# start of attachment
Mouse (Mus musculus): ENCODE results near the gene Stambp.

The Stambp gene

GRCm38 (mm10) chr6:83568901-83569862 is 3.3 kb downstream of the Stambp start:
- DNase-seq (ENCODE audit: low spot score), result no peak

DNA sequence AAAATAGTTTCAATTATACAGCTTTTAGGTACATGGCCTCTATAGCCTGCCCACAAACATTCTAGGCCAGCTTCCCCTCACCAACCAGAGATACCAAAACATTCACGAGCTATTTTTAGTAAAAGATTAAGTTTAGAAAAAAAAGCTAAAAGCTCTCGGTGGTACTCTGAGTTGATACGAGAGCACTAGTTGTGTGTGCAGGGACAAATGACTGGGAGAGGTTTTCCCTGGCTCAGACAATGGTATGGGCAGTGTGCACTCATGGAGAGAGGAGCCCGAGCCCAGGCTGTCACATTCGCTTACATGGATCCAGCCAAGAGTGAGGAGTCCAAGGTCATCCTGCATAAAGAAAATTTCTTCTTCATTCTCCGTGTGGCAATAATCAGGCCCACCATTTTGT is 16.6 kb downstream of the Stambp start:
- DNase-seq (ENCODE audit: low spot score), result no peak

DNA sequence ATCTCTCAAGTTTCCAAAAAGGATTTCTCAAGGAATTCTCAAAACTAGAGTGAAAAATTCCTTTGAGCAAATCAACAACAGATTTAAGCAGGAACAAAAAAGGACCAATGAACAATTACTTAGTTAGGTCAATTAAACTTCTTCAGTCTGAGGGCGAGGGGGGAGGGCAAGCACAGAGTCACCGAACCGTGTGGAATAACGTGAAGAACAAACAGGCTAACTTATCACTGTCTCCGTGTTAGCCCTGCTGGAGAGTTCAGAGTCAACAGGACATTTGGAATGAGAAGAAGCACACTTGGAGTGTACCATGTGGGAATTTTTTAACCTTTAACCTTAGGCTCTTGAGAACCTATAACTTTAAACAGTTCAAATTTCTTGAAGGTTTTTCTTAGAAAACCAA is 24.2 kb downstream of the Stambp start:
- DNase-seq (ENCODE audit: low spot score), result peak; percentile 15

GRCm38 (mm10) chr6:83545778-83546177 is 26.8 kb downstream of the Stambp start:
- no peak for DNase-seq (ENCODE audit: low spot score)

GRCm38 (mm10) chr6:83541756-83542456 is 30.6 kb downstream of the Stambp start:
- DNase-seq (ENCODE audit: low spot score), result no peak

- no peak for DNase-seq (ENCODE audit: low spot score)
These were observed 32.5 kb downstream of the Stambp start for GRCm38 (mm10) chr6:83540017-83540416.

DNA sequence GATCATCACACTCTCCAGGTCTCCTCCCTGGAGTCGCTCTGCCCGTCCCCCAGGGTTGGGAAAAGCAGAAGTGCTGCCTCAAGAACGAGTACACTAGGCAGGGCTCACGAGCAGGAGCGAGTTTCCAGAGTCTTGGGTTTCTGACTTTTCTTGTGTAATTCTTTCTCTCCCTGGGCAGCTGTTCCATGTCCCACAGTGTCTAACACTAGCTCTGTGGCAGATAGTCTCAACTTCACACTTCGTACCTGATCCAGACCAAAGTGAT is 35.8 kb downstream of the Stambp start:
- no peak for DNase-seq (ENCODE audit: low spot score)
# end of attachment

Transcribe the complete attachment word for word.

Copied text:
Mouse (Mus musculus): ENCODE results near the gene Stambp.

The Stambp gene

GRCm38 (mm10) chr6:83568901-83569862 is 3.3 kb downstream of the Stambp start:
- DNase-seq (ENCODE audit: low spot score), result no peak

DNA sequence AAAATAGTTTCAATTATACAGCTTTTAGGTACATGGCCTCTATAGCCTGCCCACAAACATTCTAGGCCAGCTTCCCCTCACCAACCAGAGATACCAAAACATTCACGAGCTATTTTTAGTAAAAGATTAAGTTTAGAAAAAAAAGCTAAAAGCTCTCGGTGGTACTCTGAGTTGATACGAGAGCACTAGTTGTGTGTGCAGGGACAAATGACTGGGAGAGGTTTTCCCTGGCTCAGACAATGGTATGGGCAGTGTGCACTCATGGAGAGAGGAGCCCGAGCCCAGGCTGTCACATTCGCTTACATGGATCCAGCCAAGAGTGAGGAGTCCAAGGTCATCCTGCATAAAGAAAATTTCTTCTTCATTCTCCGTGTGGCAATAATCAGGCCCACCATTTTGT is 16.6 kb downstream of the Stambp start:
- DNase-seq (ENCODE audit: low spot score), result no peak

DNA sequence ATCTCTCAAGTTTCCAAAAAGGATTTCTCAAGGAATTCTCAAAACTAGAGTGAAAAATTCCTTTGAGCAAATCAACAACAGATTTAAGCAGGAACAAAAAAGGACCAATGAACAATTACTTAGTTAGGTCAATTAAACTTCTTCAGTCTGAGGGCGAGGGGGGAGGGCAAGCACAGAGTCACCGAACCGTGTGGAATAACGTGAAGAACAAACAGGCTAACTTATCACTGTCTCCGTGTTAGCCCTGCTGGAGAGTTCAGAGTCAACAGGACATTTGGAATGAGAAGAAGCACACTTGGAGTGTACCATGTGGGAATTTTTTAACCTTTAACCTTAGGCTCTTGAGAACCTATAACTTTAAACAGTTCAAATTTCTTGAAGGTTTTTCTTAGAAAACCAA is 24.2 kb downstream of the Stambp start:
- DNase-seq (ENCODE audit: low spot score), result peak; percentile 15

GRCm38 (mm10) chr6:83545778-83546177 is 26.8 kb downstream of the Stambp start:
- no peak for DNase-seq (ENCODE audit: low spot score)

GRCm38 (mm10) chr6:83541756-83542456 is 30.6 kb downstream of the Stambp start:
- DNase-seq (ENCODE audit: low spot score), result no peak

- no peak for DNase-seq (ENCODE audit: low spot score)
These were observed 32.5 kb downstream of the Stambp start for GRCm38 (mm10) chr6:83540017-83540416.

DNA sequence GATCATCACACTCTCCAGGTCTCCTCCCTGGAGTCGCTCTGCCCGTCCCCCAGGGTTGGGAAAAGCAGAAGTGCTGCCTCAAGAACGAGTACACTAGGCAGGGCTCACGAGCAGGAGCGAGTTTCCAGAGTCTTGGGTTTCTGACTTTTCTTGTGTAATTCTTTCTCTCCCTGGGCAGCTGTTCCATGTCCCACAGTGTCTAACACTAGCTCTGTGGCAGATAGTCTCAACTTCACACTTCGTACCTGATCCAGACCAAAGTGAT is 35.8 kb downstream of the Stambp start:
- no peak for DNase-seq (ENCODE audit: low spot score)